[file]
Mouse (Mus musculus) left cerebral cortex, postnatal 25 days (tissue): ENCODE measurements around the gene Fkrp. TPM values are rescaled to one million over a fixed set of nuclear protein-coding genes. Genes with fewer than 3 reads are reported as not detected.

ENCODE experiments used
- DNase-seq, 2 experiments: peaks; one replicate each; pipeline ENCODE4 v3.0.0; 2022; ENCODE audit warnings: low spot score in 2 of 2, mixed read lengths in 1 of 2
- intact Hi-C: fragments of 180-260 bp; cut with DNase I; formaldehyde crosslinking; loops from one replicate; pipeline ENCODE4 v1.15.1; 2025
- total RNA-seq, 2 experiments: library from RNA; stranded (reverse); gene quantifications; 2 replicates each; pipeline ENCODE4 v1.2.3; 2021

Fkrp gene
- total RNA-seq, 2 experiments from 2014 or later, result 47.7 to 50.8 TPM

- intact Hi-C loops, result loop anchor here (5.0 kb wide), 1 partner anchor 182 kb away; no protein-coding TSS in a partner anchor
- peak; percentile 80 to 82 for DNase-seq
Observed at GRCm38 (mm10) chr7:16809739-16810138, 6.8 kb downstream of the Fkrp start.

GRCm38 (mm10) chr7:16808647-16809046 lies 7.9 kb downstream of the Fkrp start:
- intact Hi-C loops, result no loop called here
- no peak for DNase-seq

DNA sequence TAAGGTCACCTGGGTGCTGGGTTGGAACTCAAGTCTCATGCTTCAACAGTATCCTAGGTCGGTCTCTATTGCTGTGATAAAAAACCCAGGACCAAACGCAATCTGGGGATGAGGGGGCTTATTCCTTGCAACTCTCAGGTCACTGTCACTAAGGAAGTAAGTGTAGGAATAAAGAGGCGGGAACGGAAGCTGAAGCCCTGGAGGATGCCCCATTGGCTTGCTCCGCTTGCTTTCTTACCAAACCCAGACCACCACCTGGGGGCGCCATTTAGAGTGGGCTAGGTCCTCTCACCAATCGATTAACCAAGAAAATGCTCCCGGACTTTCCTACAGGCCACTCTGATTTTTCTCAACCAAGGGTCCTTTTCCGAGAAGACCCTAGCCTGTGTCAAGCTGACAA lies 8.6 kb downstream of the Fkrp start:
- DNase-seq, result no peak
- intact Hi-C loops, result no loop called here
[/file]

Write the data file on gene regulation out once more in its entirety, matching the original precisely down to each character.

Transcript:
Mouse (Mus musculus) left cerebral cortex, postnatal 25 days (tissue): ENCODE measurements around the gene Fkrp. TPM values are rescaled to one million over a fixed set of nuclear protein-coding genes. Genes with fewer than 3 reads are reported as not detected.

ENCODE experiments used
- DNase-seq, 2 experiments: peaks; one replicate each; pipeline ENCODE4 v3.0.0; 2022; ENCODE audit warnings: low spot score in 2 of 2, mixed read lengths in 1 of 2
- intact Hi-C: fragments of 180-260 bp; cut with DNase I; formaldehyde crosslinking; loops from one replicate; pipeline ENCODE4 v1.15.1; 2025
- total RNA-seq, 2 experiments: library from RNA; stranded (reverse); gene quantifications; 2 replicates each; pipeline ENCODE4 v1.2.3; 2021

Fkrp gene
- total RNA-seq, 2 experiments from 2014 or later, result 47.7 to 50.8 TPM

- intact Hi-C loops, result loop anchor here (5.0 kb wide), 1 partner anchor 182 kb away; no protein-coding TSS in a partner anchor
- peak; percentile 80 to 82 for DNase-seq
Observed at GRCm38 (mm10) chr7:16809739-16810138, 6.8 kb downstream of the Fkrp start.

GRCm38 (mm10) chr7:16808647-16809046 lies 7.9 kb downstream of the Fkrp start:
- intact Hi-C loops, result no loop called here
- no peak for DNase-seq

DNA sequence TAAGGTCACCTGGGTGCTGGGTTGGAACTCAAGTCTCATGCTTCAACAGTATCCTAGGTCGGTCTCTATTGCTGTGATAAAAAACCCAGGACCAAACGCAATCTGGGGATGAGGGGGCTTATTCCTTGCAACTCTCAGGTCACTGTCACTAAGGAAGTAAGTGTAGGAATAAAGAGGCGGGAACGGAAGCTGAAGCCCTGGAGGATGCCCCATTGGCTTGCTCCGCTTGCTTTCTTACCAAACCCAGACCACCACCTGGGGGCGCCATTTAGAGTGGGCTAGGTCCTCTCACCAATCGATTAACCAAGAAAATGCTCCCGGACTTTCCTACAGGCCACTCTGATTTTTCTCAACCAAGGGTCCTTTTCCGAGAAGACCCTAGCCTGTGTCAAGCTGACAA lies 8.6 kb downstream of the Fkrp start:
- DNase-seq, result no peak
- intact Hi-C loops, result no loop called here